Heritage learning for schools at Brighton Pavilion & Museums – a springboard to creativity (and dragons)

Getting hundreds of children actively involved in their local museums can open up a world of facts and fantasy for youngsters says Lindsey Smith project manager of Brighton & Hove’s flagship schools’ Heritage Learning project

What I love about Heritage Learning is working with teachers and heritage partners to devise and deliver projects that use local heritage as a springboard for creative, cross-curricular learning.

I am an artist educator based in Brighton, and over the past three years have been involved in the city’s Heritage Learning flagship schools’ projects – most recently as a project manager. Heritage Learning is led by the city’s Royal Pavilion & Museums service and connects heritage organisations across Brighton & Hove, to offer schools a comprehensive choice of learning experiences.

Each year involves –four to six local primary schools and different heritage sites in the city and has its’ own theme: in 2013-14 for example we explored the work of JMW Turner, inspired by the city’s acquisition of Brighthelmston, Sussex c.1824The project included in-school watercolour masterclasses and a city-wide drawing expedition, including trips to the Royal Pavilion and Brighton Fishing Museum and a boat trip out between the piers. It culminated in a public exhibition of watercolours by more than 150 children, at Brighton Museum & Art Gallery. This project was really successful and set out the ‘magic formula’ for future flagships.

This year, it’s all been about dragons. The theme was identified and developed by our teacher focus group and the amazing team of volunteers that make each project possible. We have found that this teacher-led approach enables participating teachers to more effectively embed the project and its theme into their planning.

In January 2016, Hangleton Primary School, Stanford Junior School, West Blatchington Primary School and St Peter’s Community Primary School set out to solve the mystery of whether a dragon actually lived in the Royal Pavilion.  Their adventure started with a magical mystery tour to the Royal Pavilion, guided by museum staff and an infamous ‘dragon whisperer’. The Royal Pavilion’s interiors are a world-renowned example of Chinoiserie, a 19th century European imitation of ‘Oriental’ style, and with dragons considered a good omen in Chinese mythology almost every room’s decor includes a dragon of some kind. Children at the Royal Alexandra Children’s Hospital also took part, viewing their own Royal Pavilion ‘magical mystery tour’ film in the hospital.

The participants then went to Brighton Museum & Art Gallery where they met Lindsay Cross and snakes, chickens and bearded dragons from her Animal School.

Next, dragon footprints and the distant sound of snores led them to the basement of Brighton Police Cells Museum, where a dragon’s den was discovered. Its nest of eggs revealed the children’s creative challenge – each group was to make a gift for the dragon.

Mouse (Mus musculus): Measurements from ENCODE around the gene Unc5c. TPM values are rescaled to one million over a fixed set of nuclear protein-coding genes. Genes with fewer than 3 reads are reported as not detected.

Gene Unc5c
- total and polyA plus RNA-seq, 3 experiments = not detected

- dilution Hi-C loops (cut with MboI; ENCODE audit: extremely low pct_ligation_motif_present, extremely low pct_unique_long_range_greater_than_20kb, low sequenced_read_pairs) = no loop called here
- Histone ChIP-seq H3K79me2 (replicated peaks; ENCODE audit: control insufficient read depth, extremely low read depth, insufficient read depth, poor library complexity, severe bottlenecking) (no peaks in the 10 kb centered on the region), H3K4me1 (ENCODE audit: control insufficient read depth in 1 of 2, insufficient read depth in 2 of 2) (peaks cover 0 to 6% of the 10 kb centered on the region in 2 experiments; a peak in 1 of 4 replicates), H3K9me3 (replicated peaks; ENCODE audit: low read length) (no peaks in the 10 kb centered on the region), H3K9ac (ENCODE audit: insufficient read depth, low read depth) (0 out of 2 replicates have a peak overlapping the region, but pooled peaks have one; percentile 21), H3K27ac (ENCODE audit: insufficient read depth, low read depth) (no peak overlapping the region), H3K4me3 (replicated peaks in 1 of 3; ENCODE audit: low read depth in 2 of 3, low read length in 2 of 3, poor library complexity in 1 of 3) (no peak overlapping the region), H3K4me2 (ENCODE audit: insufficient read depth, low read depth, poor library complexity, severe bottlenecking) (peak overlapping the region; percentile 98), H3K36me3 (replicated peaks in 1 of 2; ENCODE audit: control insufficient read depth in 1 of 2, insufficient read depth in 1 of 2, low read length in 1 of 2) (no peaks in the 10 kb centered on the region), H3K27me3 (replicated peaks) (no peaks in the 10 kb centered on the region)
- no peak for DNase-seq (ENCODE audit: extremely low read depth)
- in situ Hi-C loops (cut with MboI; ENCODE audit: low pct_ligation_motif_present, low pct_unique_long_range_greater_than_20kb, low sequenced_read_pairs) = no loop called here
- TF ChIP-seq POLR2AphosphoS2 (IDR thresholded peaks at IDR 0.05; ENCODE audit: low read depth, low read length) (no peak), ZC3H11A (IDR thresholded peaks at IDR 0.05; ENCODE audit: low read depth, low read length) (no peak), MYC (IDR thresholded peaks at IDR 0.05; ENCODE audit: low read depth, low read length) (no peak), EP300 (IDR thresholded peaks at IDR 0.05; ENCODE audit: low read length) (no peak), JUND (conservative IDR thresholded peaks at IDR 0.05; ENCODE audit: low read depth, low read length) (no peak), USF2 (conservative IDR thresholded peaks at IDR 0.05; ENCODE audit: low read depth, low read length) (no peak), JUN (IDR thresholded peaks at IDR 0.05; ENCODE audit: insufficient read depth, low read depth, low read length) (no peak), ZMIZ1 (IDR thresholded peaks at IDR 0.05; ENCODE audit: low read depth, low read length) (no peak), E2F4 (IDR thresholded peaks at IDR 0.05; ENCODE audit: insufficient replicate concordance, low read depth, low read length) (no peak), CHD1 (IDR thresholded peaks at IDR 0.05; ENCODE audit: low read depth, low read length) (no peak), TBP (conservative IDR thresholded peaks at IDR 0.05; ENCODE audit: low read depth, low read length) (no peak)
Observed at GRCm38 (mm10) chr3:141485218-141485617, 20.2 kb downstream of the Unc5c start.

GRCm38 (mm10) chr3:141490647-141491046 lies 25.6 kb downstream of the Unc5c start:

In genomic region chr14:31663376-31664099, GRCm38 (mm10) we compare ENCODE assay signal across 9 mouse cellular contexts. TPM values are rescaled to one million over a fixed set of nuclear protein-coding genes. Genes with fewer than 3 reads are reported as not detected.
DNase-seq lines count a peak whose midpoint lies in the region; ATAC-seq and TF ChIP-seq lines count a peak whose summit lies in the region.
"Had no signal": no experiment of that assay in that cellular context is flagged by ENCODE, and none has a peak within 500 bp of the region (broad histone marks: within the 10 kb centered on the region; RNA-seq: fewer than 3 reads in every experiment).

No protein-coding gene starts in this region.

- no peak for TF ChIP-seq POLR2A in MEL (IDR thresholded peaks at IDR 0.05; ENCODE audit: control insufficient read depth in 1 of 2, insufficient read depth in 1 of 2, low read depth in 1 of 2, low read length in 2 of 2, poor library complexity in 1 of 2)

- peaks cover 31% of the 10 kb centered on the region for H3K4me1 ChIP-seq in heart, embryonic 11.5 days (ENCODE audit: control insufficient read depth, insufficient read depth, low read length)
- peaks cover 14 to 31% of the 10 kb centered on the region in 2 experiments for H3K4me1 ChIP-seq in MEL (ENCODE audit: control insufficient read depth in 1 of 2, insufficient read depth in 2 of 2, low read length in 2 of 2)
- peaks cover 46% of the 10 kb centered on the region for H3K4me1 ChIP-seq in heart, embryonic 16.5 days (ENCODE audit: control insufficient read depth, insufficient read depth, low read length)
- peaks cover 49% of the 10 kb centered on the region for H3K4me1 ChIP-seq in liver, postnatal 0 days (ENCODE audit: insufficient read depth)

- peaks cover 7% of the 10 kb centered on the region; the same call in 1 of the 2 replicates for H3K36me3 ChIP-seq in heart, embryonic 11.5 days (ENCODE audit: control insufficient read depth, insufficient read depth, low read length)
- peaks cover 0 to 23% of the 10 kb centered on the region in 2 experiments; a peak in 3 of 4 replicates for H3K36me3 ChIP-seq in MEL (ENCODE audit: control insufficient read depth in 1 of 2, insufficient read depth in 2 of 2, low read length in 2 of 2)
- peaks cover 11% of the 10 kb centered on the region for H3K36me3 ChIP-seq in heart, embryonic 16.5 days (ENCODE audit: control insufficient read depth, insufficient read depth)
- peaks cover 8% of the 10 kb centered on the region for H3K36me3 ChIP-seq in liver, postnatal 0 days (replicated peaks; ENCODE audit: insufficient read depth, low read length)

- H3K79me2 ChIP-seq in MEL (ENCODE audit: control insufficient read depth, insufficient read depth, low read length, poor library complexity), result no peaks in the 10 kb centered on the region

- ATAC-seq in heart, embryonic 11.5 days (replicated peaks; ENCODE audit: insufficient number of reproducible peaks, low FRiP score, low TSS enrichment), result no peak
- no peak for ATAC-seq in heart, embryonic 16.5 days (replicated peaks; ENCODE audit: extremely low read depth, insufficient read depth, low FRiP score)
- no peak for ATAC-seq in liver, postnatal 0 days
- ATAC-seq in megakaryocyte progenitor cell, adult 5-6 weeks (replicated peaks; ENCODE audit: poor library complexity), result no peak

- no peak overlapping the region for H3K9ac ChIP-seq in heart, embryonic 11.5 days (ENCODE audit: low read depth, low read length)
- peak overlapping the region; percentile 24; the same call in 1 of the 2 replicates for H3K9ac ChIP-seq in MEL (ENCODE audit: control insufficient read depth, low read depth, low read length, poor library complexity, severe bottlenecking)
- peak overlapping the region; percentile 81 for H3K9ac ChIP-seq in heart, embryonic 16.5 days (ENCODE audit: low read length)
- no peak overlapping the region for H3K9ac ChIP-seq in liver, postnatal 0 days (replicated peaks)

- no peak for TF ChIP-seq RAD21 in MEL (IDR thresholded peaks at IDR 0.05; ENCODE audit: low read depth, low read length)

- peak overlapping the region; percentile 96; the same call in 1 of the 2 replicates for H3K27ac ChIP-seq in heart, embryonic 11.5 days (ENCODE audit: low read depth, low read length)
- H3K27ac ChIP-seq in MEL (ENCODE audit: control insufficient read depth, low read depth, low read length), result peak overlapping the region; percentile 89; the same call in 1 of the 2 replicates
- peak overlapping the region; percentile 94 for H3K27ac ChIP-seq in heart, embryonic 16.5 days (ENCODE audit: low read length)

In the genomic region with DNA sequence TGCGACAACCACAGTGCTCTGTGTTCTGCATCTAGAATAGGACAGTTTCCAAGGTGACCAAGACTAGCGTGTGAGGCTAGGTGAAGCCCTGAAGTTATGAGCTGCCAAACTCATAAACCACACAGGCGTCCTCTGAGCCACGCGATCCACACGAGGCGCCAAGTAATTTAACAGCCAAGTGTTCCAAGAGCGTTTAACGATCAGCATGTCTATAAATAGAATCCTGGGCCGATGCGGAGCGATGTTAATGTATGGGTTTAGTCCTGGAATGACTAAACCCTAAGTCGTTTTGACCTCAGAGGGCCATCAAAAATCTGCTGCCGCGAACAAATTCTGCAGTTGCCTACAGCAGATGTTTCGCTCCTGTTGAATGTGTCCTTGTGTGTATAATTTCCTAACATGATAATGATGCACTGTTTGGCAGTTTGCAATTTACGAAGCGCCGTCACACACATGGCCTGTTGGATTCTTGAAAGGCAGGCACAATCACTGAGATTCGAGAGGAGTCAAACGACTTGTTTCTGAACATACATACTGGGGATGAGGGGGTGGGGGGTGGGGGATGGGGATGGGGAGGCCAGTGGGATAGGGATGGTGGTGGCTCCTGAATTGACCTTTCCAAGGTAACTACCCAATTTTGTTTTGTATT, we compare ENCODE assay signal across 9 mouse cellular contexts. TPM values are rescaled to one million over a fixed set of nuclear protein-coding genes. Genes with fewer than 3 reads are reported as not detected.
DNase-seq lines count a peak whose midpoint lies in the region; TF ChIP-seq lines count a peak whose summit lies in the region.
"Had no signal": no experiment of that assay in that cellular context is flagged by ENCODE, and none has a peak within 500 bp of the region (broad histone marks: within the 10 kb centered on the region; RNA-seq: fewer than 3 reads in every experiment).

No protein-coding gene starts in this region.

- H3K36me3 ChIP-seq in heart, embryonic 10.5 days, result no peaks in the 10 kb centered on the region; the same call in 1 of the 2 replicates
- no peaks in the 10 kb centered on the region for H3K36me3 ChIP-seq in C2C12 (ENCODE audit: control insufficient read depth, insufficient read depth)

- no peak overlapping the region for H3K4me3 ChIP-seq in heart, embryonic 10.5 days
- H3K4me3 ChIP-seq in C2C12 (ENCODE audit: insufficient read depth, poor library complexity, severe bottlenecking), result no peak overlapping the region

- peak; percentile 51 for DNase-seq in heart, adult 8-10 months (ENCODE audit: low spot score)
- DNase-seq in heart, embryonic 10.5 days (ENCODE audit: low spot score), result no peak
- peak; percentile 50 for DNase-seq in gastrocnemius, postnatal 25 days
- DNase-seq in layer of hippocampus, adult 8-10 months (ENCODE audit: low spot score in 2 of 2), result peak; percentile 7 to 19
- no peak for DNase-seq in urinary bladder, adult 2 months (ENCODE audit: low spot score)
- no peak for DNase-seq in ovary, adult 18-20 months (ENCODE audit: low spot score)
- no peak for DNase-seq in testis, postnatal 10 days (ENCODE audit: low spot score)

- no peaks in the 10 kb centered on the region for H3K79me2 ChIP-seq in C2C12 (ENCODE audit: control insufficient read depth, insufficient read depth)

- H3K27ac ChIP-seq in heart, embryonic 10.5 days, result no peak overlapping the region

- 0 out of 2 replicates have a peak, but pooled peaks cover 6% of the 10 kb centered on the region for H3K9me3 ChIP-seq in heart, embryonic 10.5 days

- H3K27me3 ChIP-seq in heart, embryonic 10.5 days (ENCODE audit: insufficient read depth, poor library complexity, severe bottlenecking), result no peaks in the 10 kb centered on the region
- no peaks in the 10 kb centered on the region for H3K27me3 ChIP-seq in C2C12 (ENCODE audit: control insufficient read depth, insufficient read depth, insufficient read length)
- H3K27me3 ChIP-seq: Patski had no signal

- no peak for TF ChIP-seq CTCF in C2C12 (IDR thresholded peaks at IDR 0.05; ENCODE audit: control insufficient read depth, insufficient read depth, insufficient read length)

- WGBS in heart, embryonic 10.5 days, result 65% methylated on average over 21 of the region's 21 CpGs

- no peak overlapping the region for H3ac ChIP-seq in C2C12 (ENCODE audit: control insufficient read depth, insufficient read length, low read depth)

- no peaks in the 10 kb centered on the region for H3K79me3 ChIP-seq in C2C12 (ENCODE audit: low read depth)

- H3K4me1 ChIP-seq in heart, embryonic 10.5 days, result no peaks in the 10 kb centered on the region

On Friday 18 March the project culminated when more than 100 of the participating children visited Brighton Museum’s new interactive space – the Museum Lab. They were there to celebrate becoming fully qualified ‘Dragon Experts’ and see a showcase of the gifts made by themselves and their peers, including a silk, hand-painted blanket, a set of dragon animations, moving toys and puppets, creative writing, a dragon family album and dragon drawings and paintings.

While other members of the project team handed out certificates of achievement, Dragon Expert business cards, snakes, bearded dragons and dinosaur bones, my role was to collect some feedback. Using emoticons, scorecards and audio recordings I asked the children what they thought about their dragon-themed learning journey, and their responses were overwhelmingly positive. The Animal School was certainly popular among the crowd but all areas of the project got a mention.

Some of my favourite quotes were:

“I liked the animal school because I overcame my fear of snakes”

“I enjoyed going into the Royal Pavilion because I have never been into it”

“I liked the Police Cells because there was lots of exploring”

“My favourite part was making the dragons because we got to use all the different materials and we got to work as a team”

“I like the exhibition because we got to see our work and other peoples work”

Over all the children reported having lots of new experiences and learning a lot of new things, including how to deal with occasional challenges in collaborating with other team-members.

Each Heritage Learning project is made possible by the incredible commitment and expertise of the staff, volunteers and teachers involved, and I can’t wait to hear what their ideas are for next year.

The children’s gifts are now displayed alongside Royal Pavilion & Museums collection items in the Museum Lab, and were on show as part of the Dinosaurs and Dragons programme throughout the Easter school holiday – do go and have a look if you’re in town!